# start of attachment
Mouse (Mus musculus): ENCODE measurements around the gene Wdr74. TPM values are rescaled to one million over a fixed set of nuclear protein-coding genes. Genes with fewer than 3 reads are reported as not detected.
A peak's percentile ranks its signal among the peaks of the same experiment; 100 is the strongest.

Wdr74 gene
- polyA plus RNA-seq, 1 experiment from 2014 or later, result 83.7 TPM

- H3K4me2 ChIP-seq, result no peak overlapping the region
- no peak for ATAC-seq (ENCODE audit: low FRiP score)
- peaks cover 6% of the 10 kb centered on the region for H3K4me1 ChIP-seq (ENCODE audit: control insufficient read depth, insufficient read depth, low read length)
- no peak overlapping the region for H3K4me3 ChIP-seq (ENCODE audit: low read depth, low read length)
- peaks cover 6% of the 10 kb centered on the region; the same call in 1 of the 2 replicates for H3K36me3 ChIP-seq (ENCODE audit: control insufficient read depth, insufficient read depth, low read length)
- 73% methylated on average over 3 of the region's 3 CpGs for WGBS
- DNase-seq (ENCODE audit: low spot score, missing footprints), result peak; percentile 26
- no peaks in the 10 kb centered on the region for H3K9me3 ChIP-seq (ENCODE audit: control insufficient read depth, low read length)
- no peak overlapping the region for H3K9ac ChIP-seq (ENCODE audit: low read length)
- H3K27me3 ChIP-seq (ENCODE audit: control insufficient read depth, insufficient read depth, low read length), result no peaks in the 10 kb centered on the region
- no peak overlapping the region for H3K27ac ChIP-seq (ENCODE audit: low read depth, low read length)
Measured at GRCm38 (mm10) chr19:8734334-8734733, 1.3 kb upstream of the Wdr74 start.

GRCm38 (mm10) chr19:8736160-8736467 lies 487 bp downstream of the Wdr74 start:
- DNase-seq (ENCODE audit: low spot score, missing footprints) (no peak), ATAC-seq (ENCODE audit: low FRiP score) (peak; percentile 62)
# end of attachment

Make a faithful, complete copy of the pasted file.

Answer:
Mouse (Mus musculus): ENCODE measurements around the gene Wdr74. TPM values are rescaled to one million over a fixed set of nuclear protein-coding genes. Genes with fewer than 3 reads are reported as not detected.
A peak's percentile ranks its signal among the peaks of the same experiment; 100 is the strongest.

Wdr74 gene
- polyA plus RNA-seq, 1 experiment from 2014 or later, result 83.7 TPM

- H3K4me2 ChIP-seq, result no peak overlapping the region
- no peak for ATAC-seq (ENCODE audit: low FRiP score)
- peaks cover 6% of the 10 kb centered on the region for H3K4me1 ChIP-seq (ENCODE audit: control insufficient read depth, insufficient read depth, low read length)
- no peak overlapping the region for H3K4me3 ChIP-seq (ENCODE audit: low read depth, low read length)
- peaks cover 6% of the 10 kb centered on the region; the same call in 1 of the 2 replicates for H3K36me3 ChIP-seq (ENCODE audit: control insufficient read depth, insufficient read depth, low read length)
- 73% methylated on average over 3 of the region's 3 CpGs for WGBS
- DNase-seq (ENCODE audit: low spot score, missing footprints), result peak; percentile 26
- no peaks in the 10 kb centered on the region for H3K9me3 ChIP-seq (ENCODE audit: control insufficient read depth, low read length)
- no peak overlapping the region for H3K9ac ChIP-seq (ENCODE audit: low read length)
- H3K27me3 ChIP-seq (ENCODE audit: control insufficient read depth, insufficient read depth, low read length), result no peaks in the 10 kb centered on the region
- no peak overlapping the region for H3K27ac ChIP-seq (ENCODE audit: low read depth, low read length)
Measured at GRCm38 (mm10) chr19:8734334-8734733, 1.3 kb upstream of the Wdr74 start.

GRCm38 (mm10) chr19:8736160-8736467 lies 487 bp downstream of the Wdr74 start:
- DNase-seq (ENCODE audit: low spot score, missing footprints) (no peak), ATAC-seq (ENCODE audit: low FRiP score) (peak; percentile 62)